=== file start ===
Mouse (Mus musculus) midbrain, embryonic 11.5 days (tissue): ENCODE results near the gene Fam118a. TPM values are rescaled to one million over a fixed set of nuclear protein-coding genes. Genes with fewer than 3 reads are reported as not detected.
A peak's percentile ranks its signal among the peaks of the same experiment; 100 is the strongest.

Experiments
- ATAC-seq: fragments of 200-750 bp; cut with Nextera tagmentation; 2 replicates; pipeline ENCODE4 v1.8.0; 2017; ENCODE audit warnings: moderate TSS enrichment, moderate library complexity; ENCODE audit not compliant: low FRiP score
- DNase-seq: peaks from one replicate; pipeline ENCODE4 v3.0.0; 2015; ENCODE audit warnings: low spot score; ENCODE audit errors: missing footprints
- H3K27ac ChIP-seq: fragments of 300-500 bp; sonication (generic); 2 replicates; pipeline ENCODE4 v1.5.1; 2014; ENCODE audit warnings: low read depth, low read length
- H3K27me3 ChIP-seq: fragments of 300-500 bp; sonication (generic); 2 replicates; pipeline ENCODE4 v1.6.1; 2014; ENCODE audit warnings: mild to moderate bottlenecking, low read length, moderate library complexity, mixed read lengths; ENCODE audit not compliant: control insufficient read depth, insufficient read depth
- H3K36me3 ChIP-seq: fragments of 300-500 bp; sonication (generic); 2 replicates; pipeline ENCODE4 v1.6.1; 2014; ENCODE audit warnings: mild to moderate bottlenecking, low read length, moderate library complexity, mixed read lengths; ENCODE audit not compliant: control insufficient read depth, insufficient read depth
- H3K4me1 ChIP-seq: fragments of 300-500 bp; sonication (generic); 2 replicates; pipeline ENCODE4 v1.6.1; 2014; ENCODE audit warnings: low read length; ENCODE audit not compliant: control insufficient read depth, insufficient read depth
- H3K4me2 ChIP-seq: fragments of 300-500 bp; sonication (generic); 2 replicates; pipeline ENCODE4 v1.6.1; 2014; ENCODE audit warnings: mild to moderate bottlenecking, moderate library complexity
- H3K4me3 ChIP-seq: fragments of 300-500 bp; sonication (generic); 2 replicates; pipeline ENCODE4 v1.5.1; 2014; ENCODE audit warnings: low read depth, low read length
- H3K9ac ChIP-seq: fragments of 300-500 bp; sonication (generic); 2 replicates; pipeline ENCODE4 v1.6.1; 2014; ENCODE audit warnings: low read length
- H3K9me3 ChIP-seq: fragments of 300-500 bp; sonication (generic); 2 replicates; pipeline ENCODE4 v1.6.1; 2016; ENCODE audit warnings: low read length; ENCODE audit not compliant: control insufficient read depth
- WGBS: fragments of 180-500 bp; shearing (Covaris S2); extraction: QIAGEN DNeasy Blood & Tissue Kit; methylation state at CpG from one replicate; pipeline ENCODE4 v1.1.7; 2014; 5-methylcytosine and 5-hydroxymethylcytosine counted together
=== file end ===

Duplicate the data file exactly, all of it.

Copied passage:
Mouse (Mus musculus) midbrain, embryonic 11.5 days (tissue): ENCODE results near the gene Fam118a. TPM values are rescaled to one million over a fixed set of nuclear protein-coding genes. Genes with fewer than 3 reads are reported as not detected.
A peak's percentile ranks its signal among the peaks of the same experiment; 100 is the strongest.

Experiments
- ATAC-seq: fragments of 200-750 bp; cut with Nextera tagmentation; 2 replicates; pipeline ENCODE4 v1.8.0; 2017; ENCODE audit warnings: moderate TSS enrichment, moderate library complexity; ENCODE audit not compliant: low FRiP score
- DNase-seq: peaks from one replicate; pipeline ENCODE4 v3.0.0; 2015; ENCODE audit warnings: low spot score; ENCODE audit errors: missing footprints
- H3K27ac ChIP-seq: fragments of 300-500 bp; sonication (generic); 2 replicates; pipeline ENCODE4 v1.5.1; 2014; ENCODE audit warnings: low read depth, low read length
- H3K27me3 ChIP-seq: fragments of 300-500 bp; sonication (generic); 2 replicates; pipeline ENCODE4 v1.6.1; 2014; ENCODE audit warnings: mild to moderate bottlenecking, low read length, moderate library complexity, mixed read lengths; ENCODE audit not compliant: control insufficient read depth, insufficient read depth
- H3K36me3 ChIP-seq: fragments of 300-500 bp; sonication (generic); 2 replicates; pipeline ENCODE4 v1.6.1; 2014; ENCODE audit warnings: mild to moderate bottlenecking, low read length, moderate library complexity, mixed read lengths; ENCODE audit not compliant: control insufficient read depth, insufficient read depth
- H3K4me1 ChIP-seq: fragments of 300-500 bp; sonication (generic); 2 replicates; pipeline ENCODE4 v1.6.1; 2014; ENCODE audit warnings: low read length; ENCODE audit not compliant: control insufficient read depth, insufficient read depth
- H3K4me2 ChIP-seq: fragments of 300-500 bp; sonication (generic); 2 replicates; pipeline ENCODE4 v1.6.1; 2014; ENCODE audit warnings: mild to moderate bottlenecking, moderate library complexity
- H3K4me3 ChIP-seq: fragments of 300-500 bp; sonication (generic); 2 replicates; pipeline ENCODE4 v1.5.1; 2014; ENCODE audit warnings: low read depth, low read length
- H3K9ac ChIP-seq: fragments of 300-500 bp; sonication (generic); 2 replicates; pipeline ENCODE4 v1.6.1; 2014; ENCODE audit warnings: low read length
- H3K9me3 ChIP-seq: fragments of 300-500 bp; sonication (generic); 2 replicates; pipeline ENCODE4 v1.6.1; 2016; ENCODE audit warnings: low read length; ENCODE audit not compliant: control insufficient read depth
- WGBS: fragments of 180-500 bp; shearing (Covaris S2); extraction: QIAGEN DNeasy Blood & Tissue Kit; methylation state at CpG from one replicate; pipeline ENCODE4 v1.1.7; 2014; 5-methylcytosine and 5-hydroxymethylcytosine counted together